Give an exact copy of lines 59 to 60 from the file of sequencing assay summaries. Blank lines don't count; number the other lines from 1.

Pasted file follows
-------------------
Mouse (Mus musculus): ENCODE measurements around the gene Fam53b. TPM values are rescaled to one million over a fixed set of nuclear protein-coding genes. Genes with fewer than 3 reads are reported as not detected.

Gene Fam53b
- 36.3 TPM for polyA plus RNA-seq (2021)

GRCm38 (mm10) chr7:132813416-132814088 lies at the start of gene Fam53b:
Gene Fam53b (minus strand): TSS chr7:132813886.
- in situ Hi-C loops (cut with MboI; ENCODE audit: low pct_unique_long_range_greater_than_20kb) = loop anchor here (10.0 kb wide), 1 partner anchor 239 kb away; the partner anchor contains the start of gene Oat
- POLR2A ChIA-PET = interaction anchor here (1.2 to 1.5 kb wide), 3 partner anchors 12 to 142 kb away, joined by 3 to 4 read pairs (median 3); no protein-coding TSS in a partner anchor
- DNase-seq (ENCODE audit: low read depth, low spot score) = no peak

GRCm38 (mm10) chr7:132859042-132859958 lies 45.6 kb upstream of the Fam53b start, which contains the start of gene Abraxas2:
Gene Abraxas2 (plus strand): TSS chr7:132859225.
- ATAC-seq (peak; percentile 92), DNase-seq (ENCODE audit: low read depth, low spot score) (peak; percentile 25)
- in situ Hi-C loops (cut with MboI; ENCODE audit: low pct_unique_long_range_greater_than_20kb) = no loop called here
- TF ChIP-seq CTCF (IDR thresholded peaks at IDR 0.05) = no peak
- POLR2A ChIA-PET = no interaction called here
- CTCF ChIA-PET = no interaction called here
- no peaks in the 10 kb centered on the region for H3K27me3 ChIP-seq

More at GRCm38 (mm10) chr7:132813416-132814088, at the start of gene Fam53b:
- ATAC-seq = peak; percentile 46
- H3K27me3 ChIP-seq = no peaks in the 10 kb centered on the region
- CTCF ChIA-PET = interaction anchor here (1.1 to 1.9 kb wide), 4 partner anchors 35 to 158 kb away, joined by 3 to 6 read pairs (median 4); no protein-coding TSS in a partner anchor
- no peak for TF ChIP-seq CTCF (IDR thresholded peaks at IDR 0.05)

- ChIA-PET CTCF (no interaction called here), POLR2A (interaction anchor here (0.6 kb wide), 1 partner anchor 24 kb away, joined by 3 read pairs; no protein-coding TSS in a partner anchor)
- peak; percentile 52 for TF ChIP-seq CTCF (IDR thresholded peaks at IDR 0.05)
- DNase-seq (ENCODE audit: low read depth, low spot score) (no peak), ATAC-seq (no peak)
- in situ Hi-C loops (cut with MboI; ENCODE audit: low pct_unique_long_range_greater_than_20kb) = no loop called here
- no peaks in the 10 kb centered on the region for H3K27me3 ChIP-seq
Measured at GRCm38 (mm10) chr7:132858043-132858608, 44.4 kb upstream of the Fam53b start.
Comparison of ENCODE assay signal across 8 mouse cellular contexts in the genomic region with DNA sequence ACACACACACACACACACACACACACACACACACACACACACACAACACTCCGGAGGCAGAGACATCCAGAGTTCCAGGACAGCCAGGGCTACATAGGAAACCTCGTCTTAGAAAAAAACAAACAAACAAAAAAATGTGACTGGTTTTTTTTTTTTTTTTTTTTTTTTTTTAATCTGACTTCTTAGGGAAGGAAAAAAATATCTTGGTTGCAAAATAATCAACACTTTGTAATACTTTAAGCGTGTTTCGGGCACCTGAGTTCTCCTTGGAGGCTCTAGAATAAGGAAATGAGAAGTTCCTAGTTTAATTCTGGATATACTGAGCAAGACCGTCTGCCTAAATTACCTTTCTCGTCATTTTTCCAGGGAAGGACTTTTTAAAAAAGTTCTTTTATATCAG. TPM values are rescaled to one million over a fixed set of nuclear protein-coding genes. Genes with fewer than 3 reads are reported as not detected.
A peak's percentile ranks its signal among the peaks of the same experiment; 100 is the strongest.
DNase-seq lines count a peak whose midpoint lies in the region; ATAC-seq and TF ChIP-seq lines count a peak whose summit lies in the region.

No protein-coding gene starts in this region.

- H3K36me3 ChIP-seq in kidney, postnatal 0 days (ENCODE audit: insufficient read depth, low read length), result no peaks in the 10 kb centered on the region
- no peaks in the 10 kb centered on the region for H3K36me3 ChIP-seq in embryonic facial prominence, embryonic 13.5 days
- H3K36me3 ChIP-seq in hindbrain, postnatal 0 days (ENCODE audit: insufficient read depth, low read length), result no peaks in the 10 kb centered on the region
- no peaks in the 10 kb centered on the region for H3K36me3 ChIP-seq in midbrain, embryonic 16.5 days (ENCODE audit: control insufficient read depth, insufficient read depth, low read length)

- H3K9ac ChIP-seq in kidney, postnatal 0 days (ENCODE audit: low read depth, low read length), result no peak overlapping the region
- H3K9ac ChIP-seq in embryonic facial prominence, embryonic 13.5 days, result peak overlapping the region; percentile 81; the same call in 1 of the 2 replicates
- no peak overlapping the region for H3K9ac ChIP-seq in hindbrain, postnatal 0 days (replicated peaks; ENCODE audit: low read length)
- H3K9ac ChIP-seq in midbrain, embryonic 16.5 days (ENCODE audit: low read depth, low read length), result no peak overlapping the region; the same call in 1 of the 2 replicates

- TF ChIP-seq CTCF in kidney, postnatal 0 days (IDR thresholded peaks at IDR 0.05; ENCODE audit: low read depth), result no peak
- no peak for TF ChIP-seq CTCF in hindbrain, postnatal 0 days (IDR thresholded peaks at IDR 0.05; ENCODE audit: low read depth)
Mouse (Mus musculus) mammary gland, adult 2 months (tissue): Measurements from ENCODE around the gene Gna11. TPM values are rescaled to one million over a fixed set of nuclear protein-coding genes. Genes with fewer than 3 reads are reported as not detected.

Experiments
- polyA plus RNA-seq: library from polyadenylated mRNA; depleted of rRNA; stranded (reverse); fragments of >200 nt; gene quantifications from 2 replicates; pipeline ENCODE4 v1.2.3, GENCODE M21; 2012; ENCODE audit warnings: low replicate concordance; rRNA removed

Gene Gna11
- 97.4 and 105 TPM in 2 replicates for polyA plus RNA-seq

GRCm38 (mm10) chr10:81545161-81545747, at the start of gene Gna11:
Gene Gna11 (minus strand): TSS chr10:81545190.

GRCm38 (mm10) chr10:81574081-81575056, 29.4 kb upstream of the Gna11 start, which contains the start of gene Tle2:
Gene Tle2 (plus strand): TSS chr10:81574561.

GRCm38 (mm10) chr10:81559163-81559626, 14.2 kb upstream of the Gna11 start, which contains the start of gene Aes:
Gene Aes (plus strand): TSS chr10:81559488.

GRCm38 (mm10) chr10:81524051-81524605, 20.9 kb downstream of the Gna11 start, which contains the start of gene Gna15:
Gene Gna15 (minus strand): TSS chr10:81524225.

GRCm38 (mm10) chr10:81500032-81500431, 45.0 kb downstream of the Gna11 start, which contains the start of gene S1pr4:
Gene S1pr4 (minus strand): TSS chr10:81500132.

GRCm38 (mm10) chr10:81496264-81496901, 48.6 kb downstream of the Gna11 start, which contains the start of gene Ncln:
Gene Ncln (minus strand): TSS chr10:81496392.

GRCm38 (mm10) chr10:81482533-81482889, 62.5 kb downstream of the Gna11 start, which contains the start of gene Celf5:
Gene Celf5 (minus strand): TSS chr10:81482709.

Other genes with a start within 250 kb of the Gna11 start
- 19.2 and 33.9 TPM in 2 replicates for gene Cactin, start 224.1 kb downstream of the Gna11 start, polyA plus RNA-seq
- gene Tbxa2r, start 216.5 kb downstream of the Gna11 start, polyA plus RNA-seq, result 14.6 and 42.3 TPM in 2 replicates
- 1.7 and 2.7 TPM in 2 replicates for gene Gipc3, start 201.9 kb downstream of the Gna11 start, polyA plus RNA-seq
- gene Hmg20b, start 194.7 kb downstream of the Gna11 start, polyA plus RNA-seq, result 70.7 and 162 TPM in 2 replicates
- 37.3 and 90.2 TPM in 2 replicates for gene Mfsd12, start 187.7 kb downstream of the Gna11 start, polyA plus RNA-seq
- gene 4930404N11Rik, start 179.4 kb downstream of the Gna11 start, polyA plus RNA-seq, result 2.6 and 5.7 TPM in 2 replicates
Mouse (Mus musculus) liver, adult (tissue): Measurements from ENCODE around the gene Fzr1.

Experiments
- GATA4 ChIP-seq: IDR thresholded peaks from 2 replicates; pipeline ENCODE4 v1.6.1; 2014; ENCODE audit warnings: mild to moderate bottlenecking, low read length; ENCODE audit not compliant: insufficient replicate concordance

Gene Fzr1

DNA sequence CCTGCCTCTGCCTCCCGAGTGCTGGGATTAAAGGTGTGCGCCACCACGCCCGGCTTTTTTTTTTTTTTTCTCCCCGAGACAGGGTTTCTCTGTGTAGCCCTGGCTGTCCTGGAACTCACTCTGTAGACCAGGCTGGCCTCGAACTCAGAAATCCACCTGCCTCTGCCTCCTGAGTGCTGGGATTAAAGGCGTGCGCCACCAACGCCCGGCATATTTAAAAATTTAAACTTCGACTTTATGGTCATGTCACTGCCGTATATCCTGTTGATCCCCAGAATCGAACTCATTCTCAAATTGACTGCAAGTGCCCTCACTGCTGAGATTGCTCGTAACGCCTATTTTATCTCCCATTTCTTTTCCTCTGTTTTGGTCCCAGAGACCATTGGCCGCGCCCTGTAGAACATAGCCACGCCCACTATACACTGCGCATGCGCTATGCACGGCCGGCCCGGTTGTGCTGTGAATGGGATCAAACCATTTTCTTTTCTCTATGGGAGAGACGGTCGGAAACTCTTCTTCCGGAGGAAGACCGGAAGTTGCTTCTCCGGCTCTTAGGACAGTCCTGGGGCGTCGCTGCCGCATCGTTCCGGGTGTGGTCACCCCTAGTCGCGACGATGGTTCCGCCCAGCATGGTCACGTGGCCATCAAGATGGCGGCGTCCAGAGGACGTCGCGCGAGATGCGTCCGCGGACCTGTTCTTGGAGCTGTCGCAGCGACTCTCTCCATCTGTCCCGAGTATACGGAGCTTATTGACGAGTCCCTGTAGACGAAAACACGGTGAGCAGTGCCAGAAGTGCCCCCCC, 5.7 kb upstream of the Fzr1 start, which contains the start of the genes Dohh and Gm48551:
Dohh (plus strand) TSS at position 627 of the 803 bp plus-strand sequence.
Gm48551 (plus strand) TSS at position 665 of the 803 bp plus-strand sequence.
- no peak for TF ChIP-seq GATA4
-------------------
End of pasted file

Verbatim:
GRCm38 (mm10) chr10:81482533-81482889, 62.5 kb downstream of the Gna11 start, which contains the start of gene Celf5:
Gene Celf5 (minus strand): TSS chr10:81482709.